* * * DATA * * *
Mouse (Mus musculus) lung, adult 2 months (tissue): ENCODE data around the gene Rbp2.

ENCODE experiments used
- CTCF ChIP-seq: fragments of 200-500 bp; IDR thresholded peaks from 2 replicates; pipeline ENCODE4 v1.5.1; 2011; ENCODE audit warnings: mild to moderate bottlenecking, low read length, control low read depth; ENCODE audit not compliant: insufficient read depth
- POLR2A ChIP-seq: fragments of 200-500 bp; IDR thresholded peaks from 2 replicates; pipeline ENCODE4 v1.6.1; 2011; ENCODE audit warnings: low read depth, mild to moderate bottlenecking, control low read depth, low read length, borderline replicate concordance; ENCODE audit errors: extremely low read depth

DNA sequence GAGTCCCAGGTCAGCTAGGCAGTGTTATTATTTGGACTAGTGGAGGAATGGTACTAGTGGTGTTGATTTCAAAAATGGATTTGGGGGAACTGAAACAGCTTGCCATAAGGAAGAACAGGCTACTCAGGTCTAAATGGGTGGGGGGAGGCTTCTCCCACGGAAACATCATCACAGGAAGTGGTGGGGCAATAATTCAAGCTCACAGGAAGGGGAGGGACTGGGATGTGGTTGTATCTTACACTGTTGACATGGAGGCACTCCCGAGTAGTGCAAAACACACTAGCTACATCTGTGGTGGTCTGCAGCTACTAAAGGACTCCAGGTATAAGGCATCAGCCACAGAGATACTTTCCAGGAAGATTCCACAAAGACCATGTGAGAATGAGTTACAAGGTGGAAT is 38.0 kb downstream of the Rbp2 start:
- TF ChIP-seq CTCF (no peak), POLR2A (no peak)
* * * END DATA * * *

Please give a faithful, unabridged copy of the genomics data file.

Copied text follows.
Mouse (Mus musculus) lung, adult 2 months (tissue): ENCODE data around the gene Rbp2.

ENCODE experiments used
- CTCF ChIP-seq: fragments of 200-500 bp; IDR thresholded peaks from 2 replicates; pipeline ENCODE4 v1.5.1; 2011; ENCODE audit warnings: mild to moderate bottlenecking, low read length, control low read depth; ENCODE audit not compliant: insufficient read depth
- POLR2A ChIP-seq: fragments of 200-500 bp; IDR thresholded peaks from 2 replicates; pipeline ENCODE4 v1.6.1; 2011; ENCODE audit warnings: low read depth, mild to moderate bottlenecking, control low read depth, low read length, borderline replicate concordance; ENCODE audit errors: extremely low read depth

DNA sequence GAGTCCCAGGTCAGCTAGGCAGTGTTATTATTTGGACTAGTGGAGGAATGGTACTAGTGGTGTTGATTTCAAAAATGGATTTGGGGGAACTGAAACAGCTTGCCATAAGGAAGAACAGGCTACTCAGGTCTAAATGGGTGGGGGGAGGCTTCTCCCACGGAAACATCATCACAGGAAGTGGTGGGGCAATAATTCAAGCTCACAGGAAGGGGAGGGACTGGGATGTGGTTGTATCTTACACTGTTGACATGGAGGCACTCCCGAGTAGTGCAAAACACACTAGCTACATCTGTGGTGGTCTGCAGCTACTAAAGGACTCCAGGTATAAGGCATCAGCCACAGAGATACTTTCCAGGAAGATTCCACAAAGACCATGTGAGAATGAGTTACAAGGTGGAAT is 38.0 kb downstream of the Rbp2 start:
- TF ChIP-seq CTCF (no peak), POLR2A (no peak)